But it is a breakthrough. Now, for the first time ever, when I hit a bad shot I know what went wrong. And I can actually practice a stroke that works. In the past when I practiced there was no progress from the first couple balls to the last, because I didn't know what I was trying to do. Nice.
 

HereWeGoAgain

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I took up golf at the age of 50, when my son's abandonment of HS sports left me with a lot of time to fill in the Summer months. As a lifelong athlete I assumed that my hand-eye coordination and good fitness would get me to a fairly good level, but I have been totally frustrated. I "quickly" got my game to the level of "bogey golf" and it's been stuck there for 20 years. "Bogey golf" basically means that I hit one bad shot on every hole, on average. I have the occasional par and the occasional double-bogey, but at the end of the round I'm about 18 over par.

I have tried every strategic "thing" available. I've practiced, bought gadgets, taken lessons, filmed myself, read books and articles, gone off on various tangents like "Natural Golf," "Square-to-Square," and others. But to no avail. My biggest failing has been long iron play. When I need to hit a 150 yard shot onto the green, I always end up just off the green, where only an outstanding chip shot will salvage a par.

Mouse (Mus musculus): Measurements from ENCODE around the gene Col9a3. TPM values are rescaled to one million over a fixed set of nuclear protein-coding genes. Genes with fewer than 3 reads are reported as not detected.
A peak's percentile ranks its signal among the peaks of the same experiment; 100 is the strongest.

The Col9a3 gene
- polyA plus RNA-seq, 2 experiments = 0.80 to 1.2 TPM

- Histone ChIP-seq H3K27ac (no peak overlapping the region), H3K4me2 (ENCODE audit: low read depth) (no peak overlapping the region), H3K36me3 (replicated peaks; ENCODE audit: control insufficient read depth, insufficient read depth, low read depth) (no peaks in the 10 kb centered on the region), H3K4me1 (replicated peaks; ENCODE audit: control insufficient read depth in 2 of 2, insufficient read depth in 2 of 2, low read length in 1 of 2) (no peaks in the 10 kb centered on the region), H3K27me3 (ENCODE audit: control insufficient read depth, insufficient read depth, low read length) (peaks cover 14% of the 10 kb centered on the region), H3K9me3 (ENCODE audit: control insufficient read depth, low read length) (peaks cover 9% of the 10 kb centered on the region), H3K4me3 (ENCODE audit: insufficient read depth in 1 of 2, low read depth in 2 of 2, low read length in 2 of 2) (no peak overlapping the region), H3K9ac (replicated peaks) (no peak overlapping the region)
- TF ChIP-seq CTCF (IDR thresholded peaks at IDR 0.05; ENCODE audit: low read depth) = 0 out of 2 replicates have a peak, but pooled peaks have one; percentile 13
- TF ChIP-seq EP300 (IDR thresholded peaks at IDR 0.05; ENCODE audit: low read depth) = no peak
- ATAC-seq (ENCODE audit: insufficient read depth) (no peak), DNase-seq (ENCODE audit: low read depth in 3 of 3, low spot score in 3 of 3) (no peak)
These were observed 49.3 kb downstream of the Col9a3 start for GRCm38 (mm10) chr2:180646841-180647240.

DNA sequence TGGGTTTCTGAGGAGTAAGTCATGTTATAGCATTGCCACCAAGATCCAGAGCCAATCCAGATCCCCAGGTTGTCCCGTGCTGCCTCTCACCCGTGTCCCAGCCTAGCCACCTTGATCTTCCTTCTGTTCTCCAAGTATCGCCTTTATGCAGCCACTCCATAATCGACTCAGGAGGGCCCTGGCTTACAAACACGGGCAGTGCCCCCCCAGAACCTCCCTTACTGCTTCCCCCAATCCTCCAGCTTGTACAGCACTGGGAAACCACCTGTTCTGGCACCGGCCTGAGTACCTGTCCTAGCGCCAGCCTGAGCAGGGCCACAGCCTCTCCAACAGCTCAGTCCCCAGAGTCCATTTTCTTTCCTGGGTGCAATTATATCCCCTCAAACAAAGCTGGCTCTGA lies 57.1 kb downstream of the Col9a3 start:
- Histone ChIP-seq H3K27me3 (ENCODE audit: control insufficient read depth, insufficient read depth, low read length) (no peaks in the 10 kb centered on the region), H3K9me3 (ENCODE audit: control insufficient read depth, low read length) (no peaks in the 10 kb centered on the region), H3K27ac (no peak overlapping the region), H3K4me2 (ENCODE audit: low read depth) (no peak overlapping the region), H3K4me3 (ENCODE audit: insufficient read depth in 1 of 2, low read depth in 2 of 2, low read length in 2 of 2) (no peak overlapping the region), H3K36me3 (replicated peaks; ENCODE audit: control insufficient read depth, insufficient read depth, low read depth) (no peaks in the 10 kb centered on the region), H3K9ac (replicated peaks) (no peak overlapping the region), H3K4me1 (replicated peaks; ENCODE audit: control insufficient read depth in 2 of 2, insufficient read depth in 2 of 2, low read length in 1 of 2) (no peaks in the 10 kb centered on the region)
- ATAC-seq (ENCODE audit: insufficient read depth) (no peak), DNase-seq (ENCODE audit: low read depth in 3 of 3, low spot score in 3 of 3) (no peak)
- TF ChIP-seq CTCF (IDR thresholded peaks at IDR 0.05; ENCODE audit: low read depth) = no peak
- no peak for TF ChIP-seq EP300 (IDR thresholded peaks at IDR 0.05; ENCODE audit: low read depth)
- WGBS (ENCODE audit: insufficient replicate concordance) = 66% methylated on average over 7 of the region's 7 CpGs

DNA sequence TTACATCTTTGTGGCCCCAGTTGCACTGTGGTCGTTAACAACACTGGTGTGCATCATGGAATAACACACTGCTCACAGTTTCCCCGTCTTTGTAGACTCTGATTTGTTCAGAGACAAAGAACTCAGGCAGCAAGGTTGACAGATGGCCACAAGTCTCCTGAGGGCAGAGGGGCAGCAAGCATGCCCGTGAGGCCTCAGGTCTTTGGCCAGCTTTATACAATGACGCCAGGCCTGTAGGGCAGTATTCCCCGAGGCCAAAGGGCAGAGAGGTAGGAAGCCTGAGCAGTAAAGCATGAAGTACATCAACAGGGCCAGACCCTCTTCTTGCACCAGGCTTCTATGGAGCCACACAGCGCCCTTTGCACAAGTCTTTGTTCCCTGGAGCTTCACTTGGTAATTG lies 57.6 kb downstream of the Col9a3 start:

But I think I may be on to something. I signed up for a couple of lessons with a local pro, and he measured my swing with an electronic gadget that measures:
  • Swing speed,
  • The angle at which my swing strikes the ball, and
  • The direction of my club face.
I finally know what my problem as been. When I execute what I believe is a "perfect" swing, the trajectory of my swing is 6-8 degrees to the right of my target. So when everything else is lined up and I strike the ball well it goes right. I have spent the past 20 years trying to figure out how to correct for that persistent problem. I change my swing plane, move the ball forward or back in my stance...whatever I can think of. I occasionally hit one straight, but it's just a fluke.

But this pro says that there is nothing wrong with my "natural" swing. Run with it. The good thing is that I execute it very consistently, from shot to shot. But I can compensate for the misdirection by aligning the club-face to the left. In fact, if I stand over the ball at address, with the club behind the ball, the face is a couple degrees LEFT of the desired line.